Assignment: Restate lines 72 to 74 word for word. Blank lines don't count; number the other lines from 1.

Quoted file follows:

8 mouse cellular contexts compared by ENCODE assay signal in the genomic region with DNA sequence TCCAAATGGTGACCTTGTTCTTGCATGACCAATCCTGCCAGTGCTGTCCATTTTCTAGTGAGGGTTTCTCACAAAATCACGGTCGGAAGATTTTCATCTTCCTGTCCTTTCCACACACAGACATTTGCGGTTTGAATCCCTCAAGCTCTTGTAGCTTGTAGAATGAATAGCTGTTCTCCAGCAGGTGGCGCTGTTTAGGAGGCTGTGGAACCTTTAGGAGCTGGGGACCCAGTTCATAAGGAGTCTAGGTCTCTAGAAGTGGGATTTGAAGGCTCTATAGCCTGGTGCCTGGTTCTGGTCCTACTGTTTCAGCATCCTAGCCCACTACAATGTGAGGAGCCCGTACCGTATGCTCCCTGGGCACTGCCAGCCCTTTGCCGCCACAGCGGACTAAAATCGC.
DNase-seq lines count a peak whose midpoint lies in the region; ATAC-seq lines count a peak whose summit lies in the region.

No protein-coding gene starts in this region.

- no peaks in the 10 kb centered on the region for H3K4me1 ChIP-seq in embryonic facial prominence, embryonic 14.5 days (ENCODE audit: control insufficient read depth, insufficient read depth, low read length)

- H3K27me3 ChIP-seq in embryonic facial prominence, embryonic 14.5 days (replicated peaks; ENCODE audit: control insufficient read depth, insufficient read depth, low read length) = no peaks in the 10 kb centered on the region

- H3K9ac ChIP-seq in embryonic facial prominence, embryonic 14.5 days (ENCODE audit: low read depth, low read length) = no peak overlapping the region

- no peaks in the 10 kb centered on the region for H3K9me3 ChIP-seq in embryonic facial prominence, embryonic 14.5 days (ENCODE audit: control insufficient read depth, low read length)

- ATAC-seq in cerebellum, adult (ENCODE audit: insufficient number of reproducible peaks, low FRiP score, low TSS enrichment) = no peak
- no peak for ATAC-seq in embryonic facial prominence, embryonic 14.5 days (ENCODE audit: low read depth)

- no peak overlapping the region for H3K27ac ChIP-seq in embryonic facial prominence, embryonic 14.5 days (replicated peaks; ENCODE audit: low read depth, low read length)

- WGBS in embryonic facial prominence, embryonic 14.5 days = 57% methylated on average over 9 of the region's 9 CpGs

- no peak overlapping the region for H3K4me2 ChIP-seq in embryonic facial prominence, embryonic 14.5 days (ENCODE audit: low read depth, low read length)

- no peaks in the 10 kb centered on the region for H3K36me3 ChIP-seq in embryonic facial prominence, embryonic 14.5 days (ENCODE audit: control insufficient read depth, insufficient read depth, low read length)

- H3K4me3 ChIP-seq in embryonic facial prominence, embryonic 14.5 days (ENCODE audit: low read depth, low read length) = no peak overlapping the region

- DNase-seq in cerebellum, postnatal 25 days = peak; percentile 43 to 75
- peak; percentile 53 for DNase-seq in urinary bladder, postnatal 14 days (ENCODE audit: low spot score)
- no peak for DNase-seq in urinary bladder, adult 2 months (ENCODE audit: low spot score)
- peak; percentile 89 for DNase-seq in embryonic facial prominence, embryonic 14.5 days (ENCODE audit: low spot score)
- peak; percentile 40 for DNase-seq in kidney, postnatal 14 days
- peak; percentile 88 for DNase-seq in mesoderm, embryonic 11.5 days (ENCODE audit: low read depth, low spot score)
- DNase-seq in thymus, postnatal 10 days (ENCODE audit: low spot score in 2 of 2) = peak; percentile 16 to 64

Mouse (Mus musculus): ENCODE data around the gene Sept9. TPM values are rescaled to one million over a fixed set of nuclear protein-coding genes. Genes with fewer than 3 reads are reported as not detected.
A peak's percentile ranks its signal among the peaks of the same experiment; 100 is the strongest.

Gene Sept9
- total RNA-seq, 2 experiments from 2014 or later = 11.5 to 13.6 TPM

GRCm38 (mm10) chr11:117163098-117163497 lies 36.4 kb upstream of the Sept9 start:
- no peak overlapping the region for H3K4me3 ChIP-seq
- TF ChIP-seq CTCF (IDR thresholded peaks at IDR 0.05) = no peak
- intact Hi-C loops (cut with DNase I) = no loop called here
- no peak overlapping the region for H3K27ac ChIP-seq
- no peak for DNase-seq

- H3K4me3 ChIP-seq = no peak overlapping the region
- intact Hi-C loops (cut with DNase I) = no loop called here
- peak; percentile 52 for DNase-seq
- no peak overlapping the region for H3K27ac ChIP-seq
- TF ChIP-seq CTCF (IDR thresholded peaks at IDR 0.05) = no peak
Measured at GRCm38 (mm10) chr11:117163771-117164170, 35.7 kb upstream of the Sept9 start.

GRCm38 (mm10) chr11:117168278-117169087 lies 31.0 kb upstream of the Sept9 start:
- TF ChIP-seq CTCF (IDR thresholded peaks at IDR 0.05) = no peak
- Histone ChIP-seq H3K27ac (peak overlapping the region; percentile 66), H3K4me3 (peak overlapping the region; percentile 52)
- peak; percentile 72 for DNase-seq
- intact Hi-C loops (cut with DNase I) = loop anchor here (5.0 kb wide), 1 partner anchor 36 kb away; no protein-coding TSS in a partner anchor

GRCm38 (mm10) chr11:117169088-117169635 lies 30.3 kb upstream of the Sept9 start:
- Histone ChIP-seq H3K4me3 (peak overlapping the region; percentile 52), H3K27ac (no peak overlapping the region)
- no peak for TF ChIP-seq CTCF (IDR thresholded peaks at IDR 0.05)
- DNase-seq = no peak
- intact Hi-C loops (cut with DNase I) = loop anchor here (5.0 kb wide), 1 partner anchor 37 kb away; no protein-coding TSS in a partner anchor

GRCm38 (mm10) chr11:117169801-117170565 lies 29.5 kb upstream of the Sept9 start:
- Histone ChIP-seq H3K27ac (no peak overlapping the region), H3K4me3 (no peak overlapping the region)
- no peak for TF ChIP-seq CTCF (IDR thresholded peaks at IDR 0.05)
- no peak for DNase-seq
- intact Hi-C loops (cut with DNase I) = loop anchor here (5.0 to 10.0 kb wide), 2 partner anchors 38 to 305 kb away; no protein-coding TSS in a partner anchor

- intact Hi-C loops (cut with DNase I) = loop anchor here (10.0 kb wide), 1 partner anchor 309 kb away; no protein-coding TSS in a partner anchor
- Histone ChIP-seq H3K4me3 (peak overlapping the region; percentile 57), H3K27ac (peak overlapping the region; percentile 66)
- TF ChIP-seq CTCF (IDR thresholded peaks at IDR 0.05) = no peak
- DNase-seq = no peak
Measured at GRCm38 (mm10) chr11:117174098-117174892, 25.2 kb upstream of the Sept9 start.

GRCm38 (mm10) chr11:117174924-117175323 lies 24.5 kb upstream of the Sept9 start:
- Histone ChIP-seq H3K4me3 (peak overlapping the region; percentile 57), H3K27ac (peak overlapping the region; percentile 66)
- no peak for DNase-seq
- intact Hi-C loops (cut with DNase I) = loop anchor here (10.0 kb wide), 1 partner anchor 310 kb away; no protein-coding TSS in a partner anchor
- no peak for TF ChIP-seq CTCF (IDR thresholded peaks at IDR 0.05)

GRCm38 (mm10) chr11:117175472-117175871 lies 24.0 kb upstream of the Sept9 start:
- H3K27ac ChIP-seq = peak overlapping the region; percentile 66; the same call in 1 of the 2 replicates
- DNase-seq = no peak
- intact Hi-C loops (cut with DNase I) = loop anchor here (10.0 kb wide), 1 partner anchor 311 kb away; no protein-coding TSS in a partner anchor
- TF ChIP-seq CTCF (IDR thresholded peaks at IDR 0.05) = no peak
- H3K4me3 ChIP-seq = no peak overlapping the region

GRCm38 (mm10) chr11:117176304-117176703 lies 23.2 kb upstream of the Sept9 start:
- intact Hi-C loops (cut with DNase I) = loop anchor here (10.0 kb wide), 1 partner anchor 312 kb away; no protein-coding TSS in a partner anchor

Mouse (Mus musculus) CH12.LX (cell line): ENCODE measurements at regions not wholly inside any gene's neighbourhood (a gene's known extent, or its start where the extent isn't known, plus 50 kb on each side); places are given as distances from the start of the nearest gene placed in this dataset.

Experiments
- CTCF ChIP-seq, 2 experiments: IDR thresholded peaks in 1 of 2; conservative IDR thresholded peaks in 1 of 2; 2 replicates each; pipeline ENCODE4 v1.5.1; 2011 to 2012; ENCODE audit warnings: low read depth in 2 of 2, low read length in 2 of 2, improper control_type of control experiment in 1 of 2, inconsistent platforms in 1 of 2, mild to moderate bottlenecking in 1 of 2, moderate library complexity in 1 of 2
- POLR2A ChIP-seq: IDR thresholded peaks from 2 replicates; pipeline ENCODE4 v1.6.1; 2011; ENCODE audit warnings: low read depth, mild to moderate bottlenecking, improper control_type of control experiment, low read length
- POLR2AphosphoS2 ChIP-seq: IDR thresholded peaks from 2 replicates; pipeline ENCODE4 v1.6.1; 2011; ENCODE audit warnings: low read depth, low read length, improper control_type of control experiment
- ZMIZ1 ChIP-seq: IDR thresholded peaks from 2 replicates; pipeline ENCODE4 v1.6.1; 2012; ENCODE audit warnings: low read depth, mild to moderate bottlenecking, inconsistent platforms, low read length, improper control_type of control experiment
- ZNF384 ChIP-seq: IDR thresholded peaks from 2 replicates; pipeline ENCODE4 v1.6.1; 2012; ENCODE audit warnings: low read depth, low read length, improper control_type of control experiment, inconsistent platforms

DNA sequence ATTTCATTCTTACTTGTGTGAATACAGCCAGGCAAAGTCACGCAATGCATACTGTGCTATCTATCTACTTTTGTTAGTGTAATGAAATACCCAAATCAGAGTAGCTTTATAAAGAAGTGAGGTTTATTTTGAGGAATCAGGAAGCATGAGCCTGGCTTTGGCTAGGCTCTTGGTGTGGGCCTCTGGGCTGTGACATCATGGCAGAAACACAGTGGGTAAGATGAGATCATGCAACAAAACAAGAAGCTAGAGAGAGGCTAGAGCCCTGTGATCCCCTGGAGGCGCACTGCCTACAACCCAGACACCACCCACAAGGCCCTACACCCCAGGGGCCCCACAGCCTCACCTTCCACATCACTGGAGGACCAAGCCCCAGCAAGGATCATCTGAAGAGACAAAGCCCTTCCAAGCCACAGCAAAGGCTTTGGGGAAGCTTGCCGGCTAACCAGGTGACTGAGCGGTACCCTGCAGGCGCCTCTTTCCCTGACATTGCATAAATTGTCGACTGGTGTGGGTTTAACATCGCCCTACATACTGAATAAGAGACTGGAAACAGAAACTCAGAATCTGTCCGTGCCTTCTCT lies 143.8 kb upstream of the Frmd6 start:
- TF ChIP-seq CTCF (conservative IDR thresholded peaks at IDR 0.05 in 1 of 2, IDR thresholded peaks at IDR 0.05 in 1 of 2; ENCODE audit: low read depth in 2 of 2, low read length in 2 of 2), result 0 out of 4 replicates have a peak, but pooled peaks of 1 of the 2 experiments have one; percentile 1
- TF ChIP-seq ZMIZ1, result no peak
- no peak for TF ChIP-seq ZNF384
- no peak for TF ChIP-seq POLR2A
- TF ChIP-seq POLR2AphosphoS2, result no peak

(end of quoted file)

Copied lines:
Experiments
- CTCF ChIP-seq, 2 experiments: IDR thresholded peaks in 1 of 2; conservative IDR thresholded peaks in 1 of 2; 2 replicates each; pipeline ENCODE4 v1.5.1; 2011 to 2012; ENCODE audit warnings: low read depth in 2 of 2, low read length in 2 of 2, improper control_type of control experiment in 1 of 2, inconsistent platforms in 1 of 2, mild to moderate bottlenecking in 1 of 2, moderate library complexity in 1 of 2
- POLR2A ChIP-seq: IDR thresholded peaks from 2 replicates; pipeline ENCODE4 v1.6.1; 2011; ENCODE audit warnings: low read depth, mild to moderate bottlenecking, improper control_type of control experiment, low read length